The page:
On March 6, 2017, the President signed a new executive order with the same title as the old Order, “Protecting the Nation from Foreign Terrorist Entry into the United States.” The new Order takes effect on March 16, 2017 and expressly revokes the January 27, 2017 Order.
The new Order prohibits entry into the U.S. by immigrants and visitors from six predominantly Muslim countries without requiring any individualized determination based on specific intelligence that the individuals are a security risk. The Order exempts certain categories of people, including lawful permanent residents and dual nationals traveling on a passport from a country that is not one of the six designated countries. The American Immigration Lawyers Association does not believe the new Order will withstand judicial scrutiny since the targeted countries are majority Muslim, and the Order fails to provide evidence that nationals of the six countries pose a threat to national security. Courts reviewing the first order also gave serious consideration to the discriminatory statements directed at Muslims made by the President and his surrogates.
In addition, the new Order suspends refugee resettlement to the United States for 120 days and drastically reduces the number of refugees that the US Refugee Assistance Program (USRAP) will resettle in fiscal year 2017 from 110,000 to 50,000. Syrian refugees are no longer indefinitely banned under the new order, though they are subject to the 120-day suspension of the refugee program. The new Order no longer gives preference to individuals facing religious persecution who practice minority religions in their country of nationality. Despite the minor changes made in the new Order, it will have devastating consequences for the USRAP. The new Order will not make us safer as a nation, and thousands of refugees who have been screened for resettlement will be trapped in dangerous conditions.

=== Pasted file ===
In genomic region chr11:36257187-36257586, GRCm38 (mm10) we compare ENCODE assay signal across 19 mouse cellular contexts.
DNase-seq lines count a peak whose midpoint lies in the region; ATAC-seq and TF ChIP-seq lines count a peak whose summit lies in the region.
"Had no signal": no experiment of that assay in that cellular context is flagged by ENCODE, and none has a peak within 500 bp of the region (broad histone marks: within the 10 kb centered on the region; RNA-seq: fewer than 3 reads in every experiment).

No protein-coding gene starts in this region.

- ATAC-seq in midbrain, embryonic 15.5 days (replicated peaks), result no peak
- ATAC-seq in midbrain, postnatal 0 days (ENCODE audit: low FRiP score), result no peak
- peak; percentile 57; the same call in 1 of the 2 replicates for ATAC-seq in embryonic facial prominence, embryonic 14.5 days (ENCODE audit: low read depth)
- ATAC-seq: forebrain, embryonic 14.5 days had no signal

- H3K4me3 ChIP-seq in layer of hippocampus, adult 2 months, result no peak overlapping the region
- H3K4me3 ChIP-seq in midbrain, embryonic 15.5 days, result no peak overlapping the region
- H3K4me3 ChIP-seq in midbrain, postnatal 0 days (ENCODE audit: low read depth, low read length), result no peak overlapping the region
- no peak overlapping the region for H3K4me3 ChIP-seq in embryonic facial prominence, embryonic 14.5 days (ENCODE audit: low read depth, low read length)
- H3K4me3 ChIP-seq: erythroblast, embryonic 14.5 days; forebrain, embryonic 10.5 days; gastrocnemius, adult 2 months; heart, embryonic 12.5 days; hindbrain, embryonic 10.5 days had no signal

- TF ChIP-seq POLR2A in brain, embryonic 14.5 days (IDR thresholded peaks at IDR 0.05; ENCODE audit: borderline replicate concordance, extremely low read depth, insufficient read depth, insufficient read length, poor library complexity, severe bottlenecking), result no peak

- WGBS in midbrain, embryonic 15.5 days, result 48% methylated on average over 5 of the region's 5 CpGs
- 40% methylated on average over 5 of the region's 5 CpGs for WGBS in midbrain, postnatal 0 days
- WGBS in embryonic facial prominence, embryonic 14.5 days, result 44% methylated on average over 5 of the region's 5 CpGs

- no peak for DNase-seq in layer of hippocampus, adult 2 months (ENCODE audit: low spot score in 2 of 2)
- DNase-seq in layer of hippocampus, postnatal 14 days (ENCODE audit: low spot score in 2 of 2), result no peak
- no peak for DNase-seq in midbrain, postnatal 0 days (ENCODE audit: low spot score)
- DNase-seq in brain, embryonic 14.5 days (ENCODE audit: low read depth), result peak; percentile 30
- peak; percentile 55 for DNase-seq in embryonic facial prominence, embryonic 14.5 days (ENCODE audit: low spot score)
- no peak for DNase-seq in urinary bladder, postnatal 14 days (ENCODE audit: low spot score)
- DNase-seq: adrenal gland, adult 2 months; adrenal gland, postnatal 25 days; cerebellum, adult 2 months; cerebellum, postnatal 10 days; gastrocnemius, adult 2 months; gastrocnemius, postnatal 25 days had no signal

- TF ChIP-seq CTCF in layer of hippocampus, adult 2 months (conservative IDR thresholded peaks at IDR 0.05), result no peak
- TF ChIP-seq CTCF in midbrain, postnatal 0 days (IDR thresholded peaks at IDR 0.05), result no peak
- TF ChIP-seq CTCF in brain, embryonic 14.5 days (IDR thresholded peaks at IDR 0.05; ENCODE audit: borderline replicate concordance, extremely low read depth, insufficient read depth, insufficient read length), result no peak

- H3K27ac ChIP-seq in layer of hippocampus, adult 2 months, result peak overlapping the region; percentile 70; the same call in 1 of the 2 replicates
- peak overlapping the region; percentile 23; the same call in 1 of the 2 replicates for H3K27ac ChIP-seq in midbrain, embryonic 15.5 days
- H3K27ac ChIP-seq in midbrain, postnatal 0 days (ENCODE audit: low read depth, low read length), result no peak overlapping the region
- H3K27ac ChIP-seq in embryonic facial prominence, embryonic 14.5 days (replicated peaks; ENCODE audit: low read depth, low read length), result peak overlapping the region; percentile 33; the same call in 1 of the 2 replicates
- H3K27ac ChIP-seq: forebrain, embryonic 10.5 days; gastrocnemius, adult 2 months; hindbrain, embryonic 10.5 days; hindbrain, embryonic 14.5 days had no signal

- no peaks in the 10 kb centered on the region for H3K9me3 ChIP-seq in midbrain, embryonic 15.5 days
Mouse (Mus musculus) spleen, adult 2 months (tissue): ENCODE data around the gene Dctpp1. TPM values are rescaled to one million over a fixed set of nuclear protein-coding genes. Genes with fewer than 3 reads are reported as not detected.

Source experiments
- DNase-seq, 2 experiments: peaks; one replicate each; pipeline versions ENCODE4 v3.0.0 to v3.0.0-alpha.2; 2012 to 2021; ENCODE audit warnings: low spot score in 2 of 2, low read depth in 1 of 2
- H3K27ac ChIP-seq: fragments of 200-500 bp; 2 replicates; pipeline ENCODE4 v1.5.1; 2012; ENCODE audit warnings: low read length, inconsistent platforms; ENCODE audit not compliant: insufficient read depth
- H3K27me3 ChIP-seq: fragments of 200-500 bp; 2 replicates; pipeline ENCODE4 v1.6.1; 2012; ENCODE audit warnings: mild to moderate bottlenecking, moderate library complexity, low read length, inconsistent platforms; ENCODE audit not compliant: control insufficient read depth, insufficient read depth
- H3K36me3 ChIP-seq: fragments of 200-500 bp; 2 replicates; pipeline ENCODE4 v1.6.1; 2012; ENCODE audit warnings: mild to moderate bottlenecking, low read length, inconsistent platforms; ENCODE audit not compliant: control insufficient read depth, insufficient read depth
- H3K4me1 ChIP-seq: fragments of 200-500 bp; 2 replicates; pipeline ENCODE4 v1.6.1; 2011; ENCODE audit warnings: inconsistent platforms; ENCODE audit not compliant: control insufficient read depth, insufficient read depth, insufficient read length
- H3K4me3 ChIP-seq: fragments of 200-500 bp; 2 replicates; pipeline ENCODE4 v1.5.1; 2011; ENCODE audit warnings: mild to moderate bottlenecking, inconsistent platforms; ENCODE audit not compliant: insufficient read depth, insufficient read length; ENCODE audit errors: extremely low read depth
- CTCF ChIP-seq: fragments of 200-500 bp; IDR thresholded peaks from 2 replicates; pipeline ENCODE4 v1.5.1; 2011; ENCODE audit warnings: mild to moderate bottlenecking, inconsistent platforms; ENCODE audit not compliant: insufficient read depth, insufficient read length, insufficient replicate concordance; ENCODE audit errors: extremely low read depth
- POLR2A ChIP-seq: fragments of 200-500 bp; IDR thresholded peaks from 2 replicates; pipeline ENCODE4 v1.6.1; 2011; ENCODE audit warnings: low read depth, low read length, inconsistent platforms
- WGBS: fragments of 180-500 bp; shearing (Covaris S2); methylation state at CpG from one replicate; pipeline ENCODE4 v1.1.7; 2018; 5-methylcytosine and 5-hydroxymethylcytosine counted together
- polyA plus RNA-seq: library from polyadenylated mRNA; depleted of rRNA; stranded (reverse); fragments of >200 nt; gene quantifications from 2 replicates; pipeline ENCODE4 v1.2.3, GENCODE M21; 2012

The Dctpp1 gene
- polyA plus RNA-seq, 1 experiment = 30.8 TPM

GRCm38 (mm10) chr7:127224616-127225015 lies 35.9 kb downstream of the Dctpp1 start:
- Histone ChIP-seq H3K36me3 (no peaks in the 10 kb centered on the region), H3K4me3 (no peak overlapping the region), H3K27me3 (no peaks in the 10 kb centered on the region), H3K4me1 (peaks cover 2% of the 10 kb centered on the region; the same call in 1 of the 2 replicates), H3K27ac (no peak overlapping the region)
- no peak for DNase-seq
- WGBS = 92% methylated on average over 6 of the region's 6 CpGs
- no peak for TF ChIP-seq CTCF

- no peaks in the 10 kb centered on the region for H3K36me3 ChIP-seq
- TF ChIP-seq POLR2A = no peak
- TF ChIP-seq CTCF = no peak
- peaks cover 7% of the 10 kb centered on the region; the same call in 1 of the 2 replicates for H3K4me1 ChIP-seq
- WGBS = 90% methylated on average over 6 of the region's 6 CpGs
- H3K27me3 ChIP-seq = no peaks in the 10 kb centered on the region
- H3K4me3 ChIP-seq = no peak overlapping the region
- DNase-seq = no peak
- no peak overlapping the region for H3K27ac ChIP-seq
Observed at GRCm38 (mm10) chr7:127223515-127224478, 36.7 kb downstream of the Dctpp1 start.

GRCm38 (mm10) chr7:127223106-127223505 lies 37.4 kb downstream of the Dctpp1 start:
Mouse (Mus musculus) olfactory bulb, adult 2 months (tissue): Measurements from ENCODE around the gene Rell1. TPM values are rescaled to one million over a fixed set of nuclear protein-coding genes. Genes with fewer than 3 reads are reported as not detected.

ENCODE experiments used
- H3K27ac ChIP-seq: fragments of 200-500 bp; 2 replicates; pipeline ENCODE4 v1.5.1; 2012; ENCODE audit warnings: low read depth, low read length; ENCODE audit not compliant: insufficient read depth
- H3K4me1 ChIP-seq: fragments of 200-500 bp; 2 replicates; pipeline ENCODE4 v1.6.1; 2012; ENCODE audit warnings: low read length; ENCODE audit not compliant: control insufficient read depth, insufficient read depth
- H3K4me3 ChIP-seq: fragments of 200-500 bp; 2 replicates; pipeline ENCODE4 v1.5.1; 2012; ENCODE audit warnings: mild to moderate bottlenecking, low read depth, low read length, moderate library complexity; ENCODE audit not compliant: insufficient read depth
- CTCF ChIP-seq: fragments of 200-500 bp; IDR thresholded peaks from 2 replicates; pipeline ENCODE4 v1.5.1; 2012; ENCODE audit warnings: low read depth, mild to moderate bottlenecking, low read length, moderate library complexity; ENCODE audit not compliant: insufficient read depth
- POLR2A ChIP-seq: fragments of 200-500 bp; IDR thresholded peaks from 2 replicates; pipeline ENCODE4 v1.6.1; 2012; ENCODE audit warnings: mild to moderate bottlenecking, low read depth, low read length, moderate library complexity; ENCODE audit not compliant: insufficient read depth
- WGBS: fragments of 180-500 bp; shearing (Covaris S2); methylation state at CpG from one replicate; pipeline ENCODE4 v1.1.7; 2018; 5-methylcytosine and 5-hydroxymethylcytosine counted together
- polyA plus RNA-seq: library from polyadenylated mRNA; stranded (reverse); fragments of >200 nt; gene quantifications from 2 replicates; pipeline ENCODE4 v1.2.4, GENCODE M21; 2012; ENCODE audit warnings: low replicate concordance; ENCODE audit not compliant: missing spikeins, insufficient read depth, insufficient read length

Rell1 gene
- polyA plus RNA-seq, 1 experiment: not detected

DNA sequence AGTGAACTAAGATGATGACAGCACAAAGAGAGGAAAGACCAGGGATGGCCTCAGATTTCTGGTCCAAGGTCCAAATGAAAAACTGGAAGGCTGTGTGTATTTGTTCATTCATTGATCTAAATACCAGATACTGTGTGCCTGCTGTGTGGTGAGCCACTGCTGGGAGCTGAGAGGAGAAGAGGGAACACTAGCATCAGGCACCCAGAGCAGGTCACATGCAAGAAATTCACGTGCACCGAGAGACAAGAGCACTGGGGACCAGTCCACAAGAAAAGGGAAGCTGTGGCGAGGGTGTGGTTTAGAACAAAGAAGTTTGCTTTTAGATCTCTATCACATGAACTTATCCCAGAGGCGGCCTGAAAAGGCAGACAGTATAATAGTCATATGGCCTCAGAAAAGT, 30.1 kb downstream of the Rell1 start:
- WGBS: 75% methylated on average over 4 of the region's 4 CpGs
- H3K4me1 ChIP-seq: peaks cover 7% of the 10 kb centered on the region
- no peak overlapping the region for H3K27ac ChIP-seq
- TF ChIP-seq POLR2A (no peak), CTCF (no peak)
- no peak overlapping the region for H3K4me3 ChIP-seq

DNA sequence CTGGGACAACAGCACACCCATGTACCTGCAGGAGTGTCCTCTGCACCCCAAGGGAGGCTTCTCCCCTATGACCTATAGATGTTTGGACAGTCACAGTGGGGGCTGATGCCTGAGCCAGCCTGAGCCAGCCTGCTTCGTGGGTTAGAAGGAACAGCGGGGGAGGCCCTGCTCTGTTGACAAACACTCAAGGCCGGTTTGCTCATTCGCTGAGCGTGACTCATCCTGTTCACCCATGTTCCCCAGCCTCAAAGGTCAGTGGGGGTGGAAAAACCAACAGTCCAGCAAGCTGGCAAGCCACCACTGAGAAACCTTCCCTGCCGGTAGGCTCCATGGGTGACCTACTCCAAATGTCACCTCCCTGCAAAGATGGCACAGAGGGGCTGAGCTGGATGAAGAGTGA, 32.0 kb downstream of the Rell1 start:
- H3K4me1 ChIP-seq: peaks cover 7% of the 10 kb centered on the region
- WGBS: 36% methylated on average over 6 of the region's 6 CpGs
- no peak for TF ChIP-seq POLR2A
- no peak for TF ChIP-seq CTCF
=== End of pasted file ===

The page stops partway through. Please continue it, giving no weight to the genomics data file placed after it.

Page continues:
The U.S. Department of State applauds the Supreme Court’s decision striking down an unjust and discriminatory law and increasing freedom and equality for LGBT Americans.
As a Senator, I voted against DOMA in 1996 and argued that it was unconstitutional. As Secretary of State, I look forward to the work that now can and must be done to adjust rules and regulations that affect the many married Americans who were hurt by this law. While I am incredibly proud of the job that the State Department has done in ensuring equal benefits for our employees, there’s more to be done. To fully implement the requirements and implications of the Court’s decision, we will work with the Department of Justice and other agencies to review all relevant federal statutes as well as the benefits administered by this agency. We will work to swiftly administer these changes to ensure that every employee and their spouse have access to their due benefits regardless of sexual orientation both at home and abroad.
I am proud of the progress we’re making in this arena, and particularly proud that I work for a President who has helped to lead the way forward. From Stonewall to the repeal of ‘Don’t Ask, Don’t Tell,’ despite setbacks along the way, the arc of our history on this issue has bent towards inclusion and equality, perhaps never more so than today.